9 May 2014

NZ First MPs defend penalty clause

7:55 am on 9 May 2014

New Zealand First MPs are defending moves to tie new candidates to a contract that would fine them if they were to stay on as an MP after leaving the party caucus.

Media question Winston Peters on Thursday.

Media question Winston Peters on Thursday. Photo: RNZ / Chris Bramwell

The party has changed its constitution so new MPs would be liable to pay $300,000 if they quit or were expelled from caucus but did not leave Parliament.

New Zealand First MP Denis O'Rourke said it was his idea to put in the financial clause, as it cost a party a lot of money to lose a caucus member, and the $300,000 was not a fine, but damages for breach of contract.

Mr O'Rourke said if a New Zealand First candidate did not agree to the rule they probably would not be selected to stand for the party. He said some legal experts have wrongly assumed the clause would not stand up in court.

New Zealand First leader Winston Peters said a party should not lose out if a member leaves caucus.

He questioned why a party that spends all its money to get a member of Parliament in, should then be punished when that member takes a walk. The party's porportionality is then lost, the vote is down and it has to make all the costs of staff and an office, he said.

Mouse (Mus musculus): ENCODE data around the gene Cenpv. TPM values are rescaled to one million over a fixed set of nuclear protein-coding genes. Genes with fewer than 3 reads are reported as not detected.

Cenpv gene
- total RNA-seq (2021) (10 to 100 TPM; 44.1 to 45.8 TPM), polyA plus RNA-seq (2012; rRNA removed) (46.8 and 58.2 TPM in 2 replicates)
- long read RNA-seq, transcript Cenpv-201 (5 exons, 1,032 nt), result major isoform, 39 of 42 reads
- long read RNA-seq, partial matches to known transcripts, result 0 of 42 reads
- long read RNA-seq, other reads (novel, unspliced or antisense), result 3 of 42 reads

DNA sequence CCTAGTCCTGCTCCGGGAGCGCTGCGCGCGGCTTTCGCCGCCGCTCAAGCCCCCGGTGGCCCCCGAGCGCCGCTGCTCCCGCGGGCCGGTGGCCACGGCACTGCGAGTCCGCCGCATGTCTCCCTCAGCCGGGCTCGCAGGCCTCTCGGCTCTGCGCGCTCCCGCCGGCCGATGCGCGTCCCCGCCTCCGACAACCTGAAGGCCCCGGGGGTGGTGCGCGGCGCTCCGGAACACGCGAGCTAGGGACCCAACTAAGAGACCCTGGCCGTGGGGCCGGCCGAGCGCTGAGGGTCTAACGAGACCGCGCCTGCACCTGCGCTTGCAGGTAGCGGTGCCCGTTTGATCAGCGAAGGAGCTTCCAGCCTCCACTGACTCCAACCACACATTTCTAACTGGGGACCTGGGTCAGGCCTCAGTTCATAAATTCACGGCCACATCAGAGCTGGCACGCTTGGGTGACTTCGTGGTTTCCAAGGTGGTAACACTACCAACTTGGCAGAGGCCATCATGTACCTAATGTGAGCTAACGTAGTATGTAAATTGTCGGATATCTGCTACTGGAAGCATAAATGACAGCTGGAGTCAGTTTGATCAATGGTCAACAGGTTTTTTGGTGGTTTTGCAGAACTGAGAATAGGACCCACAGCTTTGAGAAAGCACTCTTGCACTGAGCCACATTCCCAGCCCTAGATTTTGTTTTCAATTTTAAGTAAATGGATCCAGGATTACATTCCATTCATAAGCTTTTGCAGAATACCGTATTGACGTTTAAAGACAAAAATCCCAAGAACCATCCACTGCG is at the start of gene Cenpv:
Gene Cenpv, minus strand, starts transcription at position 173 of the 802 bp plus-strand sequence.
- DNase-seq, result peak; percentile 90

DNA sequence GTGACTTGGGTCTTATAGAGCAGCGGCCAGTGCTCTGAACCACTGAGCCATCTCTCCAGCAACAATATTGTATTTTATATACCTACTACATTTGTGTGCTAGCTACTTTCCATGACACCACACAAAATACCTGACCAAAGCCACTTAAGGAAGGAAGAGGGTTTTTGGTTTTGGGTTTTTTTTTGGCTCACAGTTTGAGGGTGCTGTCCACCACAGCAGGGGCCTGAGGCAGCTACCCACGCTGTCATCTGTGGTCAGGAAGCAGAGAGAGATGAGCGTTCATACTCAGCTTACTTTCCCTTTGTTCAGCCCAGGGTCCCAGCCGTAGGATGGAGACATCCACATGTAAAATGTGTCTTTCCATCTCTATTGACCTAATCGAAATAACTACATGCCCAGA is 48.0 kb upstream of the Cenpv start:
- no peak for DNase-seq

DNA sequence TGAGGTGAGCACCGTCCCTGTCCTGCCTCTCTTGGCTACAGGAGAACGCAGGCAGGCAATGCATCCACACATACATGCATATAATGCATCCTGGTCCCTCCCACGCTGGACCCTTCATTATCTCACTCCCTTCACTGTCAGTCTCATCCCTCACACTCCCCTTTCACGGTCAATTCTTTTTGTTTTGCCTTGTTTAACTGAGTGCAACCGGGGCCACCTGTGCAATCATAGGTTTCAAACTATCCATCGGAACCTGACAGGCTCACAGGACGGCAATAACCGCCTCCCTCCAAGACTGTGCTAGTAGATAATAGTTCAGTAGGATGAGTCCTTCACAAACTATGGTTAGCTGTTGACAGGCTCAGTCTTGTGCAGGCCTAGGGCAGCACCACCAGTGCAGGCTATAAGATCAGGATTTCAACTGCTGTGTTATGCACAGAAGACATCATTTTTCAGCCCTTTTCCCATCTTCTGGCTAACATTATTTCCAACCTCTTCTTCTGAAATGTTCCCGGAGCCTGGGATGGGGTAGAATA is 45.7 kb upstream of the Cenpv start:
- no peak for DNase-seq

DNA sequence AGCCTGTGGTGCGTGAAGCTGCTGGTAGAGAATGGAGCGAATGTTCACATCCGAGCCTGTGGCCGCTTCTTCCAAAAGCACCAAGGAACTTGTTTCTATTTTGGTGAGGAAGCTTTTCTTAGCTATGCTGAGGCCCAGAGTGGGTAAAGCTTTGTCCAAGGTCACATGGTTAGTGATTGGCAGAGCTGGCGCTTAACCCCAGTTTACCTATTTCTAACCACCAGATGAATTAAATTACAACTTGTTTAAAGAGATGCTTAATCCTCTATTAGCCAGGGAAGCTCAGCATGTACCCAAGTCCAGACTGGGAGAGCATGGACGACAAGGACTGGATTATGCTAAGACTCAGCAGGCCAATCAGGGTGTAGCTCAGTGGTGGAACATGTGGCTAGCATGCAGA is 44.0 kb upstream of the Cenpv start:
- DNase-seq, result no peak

Party whip Barbara Stewart said waka-jumping, especially for a list MP, is not ethical. Those members come into Parliament off the back of party and if they are not going to be with the party they should leave.

MP Asenati Lole-Taylor said all the party's MPs would be subject to the same rules and it was fairer that the party was up-front about it.

Prime Minister John Key called the move ridiculous and said most members would not have $300,000 sitting around to pay the fine.

Mr Key said when members are expelled it is often over a dispute, so it would be hard to arbitrate.

He said the New Zealand First leader must be worried about who could potentially come in on the party's list.

National MP Tau Henare, who quit New Zealand First in the late 1990s, told Radio New Zealand's Morning Report programme the plan was a form of fund raising and unrealistic.

Mr Henare said that so many people have quit New Zealand First the party would make millions if they all had to pay up.